The show still reminds me of Star Wars, of course. Even the stylized font of its opening credits evokes the Star Wars logo. Composer Stu Phillips deserves kudos, however, for writing a main theme that does more than ape John Williams’ work. While equally big and brassy, Phillips’ music breathes with a sweeping sense of longing all its own, and entirely appropriate to the series’ subject matter.
Generally speaking, Battlestar still looks remarkably good. The title vehicle is an impressive, fairly
plausible aircraft carrier in space. The Cylon centurions were no doubt meant to mimic Star Wars’ stormtroopers, but emerge as more interesting. The little red light that runs along their eyeslits has always fascinated me, and their heavily synthesized voices truly are the sound of humanity’s worst fears about technology, almost as creepy, even now, as the voice of the Borg Collective.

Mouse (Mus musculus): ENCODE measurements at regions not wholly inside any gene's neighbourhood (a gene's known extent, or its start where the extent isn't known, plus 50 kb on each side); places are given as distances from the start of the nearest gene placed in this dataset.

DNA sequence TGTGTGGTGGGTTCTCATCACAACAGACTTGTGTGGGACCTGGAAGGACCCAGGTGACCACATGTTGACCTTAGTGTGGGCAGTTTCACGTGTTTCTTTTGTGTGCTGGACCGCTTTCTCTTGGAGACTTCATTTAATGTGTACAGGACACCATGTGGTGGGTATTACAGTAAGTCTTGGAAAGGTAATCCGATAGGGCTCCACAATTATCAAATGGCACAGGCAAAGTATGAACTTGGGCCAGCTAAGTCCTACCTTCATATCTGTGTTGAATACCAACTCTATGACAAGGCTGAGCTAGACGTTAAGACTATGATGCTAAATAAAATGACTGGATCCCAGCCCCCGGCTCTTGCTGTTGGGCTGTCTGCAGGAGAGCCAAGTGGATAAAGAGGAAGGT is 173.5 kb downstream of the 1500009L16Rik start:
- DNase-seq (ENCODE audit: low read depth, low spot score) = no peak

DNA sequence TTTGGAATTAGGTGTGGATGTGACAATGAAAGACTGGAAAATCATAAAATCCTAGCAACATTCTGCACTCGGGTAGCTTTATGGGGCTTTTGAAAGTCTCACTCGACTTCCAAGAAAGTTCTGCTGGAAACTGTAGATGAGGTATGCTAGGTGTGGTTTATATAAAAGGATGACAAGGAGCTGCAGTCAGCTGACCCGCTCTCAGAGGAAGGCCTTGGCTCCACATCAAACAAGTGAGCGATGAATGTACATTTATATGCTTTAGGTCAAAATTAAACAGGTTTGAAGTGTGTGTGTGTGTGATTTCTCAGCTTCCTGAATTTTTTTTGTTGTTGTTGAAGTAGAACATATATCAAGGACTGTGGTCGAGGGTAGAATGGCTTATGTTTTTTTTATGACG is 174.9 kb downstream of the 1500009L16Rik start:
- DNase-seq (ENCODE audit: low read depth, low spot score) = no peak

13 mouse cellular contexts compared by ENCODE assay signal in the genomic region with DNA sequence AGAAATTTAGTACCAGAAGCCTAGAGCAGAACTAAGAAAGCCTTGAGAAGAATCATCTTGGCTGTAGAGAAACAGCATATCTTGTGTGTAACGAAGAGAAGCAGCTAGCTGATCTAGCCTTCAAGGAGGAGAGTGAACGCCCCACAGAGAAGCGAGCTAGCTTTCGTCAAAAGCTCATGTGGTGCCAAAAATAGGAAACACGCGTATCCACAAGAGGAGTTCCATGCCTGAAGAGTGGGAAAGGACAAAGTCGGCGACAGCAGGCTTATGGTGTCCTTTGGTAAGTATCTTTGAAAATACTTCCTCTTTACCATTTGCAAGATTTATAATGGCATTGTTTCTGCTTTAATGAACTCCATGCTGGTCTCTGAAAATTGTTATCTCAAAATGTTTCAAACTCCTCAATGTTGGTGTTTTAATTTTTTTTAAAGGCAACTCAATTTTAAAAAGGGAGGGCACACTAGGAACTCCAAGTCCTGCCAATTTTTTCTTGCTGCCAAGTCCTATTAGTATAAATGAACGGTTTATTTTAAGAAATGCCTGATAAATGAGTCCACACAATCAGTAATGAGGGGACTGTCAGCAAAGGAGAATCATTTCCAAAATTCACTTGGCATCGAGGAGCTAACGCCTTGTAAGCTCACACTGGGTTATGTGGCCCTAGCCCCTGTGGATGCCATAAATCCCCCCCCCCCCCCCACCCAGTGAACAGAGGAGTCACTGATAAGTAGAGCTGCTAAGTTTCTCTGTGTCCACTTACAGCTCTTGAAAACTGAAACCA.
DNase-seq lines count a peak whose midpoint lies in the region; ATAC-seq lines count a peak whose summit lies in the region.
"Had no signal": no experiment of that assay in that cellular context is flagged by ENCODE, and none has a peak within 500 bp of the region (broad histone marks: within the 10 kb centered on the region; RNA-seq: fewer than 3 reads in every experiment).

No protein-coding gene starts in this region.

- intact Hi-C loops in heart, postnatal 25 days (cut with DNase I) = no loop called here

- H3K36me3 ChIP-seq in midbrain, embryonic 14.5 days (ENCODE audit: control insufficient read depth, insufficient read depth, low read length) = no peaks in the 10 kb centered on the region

Not every aspect of the special effects holds up. For example, one alien race from “Saga,” the Ovions, cut a ridiculous figure, looking like they have just wandered in as refugees from a Doctor Who story across the pond with an especially paltry budget. But legendary special effects wizard John Dykstra, who worked on Star Wars as well as Battlestar, gave television audiences something that resembled that blockbuster movie more than anything yet seen on the small screen. Today, when we watch computer-generated cosmic spectacle on a regular basis, it’s easy to scoff at Battlestar’s relatively simple and frequently repeated effects shots. In 1978, however, these scenes marked a new level of technical expertise for weekly TV.
Besides, I still think the models of the Vipers and the Raiders are elegant. They seem to be speeding forward even when at rest. I never owned, and never really wanted, a toy TIE fighter, but I desperately wanted (and even now wouldn’t mind having) a Cylon Raider.
Considering the Cast